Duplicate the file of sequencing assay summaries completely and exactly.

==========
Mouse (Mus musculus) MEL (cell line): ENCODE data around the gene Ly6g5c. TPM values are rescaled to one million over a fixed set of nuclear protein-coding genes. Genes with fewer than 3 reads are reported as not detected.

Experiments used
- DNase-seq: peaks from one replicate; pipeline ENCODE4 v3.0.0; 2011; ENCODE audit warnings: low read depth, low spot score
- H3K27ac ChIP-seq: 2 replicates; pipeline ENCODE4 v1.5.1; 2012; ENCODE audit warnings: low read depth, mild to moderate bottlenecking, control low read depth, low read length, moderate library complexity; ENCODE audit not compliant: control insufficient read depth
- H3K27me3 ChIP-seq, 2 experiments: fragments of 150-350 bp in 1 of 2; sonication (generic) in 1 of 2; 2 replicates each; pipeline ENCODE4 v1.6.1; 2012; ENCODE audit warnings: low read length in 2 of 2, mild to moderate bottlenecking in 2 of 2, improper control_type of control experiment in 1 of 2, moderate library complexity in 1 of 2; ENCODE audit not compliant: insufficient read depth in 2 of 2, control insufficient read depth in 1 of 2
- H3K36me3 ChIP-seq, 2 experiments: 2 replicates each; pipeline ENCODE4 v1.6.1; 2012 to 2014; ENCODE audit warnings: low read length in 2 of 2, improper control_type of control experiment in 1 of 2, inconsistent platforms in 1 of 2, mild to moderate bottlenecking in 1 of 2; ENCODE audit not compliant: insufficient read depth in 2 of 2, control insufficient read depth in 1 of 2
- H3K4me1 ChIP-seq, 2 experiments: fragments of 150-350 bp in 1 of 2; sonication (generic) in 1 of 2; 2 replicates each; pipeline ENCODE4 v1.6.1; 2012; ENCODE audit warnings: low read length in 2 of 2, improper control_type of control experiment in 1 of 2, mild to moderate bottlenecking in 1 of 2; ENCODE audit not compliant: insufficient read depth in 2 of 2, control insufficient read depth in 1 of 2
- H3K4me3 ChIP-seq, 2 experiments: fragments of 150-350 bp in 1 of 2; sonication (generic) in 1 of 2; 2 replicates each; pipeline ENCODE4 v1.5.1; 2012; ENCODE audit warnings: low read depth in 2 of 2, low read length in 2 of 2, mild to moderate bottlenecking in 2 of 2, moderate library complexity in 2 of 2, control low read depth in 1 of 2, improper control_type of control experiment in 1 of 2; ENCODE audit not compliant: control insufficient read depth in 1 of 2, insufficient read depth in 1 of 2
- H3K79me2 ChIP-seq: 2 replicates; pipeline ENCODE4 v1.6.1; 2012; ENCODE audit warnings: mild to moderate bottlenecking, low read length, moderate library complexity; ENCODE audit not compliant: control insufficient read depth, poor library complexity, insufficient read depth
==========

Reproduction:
Mouse (Mus musculus) MEL (cell line): ENCODE data around the gene Ly6g5c. TPM values are rescaled to one million over a fixed set of nuclear protein-coding genes. Genes with fewer than 3 reads are reported as not detected.

Experiments used
- DNase-seq: peaks from one replicate; pipeline ENCODE4 v3.0.0; 2011; ENCODE audit warnings: low read depth, low spot score
- H3K27ac ChIP-seq: 2 replicates; pipeline ENCODE4 v1.5.1; 2012; ENCODE audit warnings: low read depth, mild to moderate bottlenecking, control low read depth, low read length, moderate library complexity; ENCODE audit not compliant: control insufficient read depth
- H3K27me3 ChIP-seq, 2 experiments: fragments of 150-350 bp in 1 of 2; sonication (generic) in 1 of 2; 2 replicates each; pipeline ENCODE4 v1.6.1; 2012; ENCODE audit warnings: low read length in 2 of 2, mild to moderate bottlenecking in 2 of 2, improper control_type of control experiment in 1 of 2, moderate library complexity in 1 of 2; ENCODE audit not compliant: insufficient read depth in 2 of 2, control insufficient read depth in 1 of 2
- H3K36me3 ChIP-seq, 2 experiments: 2 replicates each; pipeline ENCODE4 v1.6.1; 2012 to 2014; ENCODE audit warnings: low read length in 2 of 2, improper control_type of control experiment in 1 of 2, inconsistent platforms in 1 of 2, mild to moderate bottlenecking in 1 of 2; ENCODE audit not compliant: insufficient read depth in 2 of 2, control insufficient read depth in 1 of 2
- H3K4me1 ChIP-seq, 2 experiments: fragments of 150-350 bp in 1 of 2; sonication (generic) in 1 of 2; 2 replicates each; pipeline ENCODE4 v1.6.1; 2012; ENCODE audit warnings: low read length in 2 of 2, improper control_type of control experiment in 1 of 2, mild to moderate bottlenecking in 1 of 2; ENCODE audit not compliant: insufficient read depth in 2 of 2, control insufficient read depth in 1 of 2
- H3K4me3 ChIP-seq, 2 experiments: fragments of 150-350 bp in 1 of 2; sonication (generic) in 1 of 2; 2 replicates each; pipeline ENCODE4 v1.5.1; 2012; ENCODE audit warnings: low read depth in 2 of 2, low read length in 2 of 2, mild to moderate bottlenecking in 2 of 2, moderate library complexity in 2 of 2, control low read depth in 1 of 2, improper control_type of control experiment in 1 of 2; ENCODE audit not compliant: control insufficient read depth in 1 of 2, insufficient read depth in 1 of 2
- H3K79me2 ChIP-seq: 2 replicates; pipeline ENCODE4 v1.6.1; 2012; ENCODE audit warnings: mild to moderate bottlenecking, low read length, moderate library complexity; ENCODE audit not compliant: control insufficient read depth, poor library complexity, insufficient read depth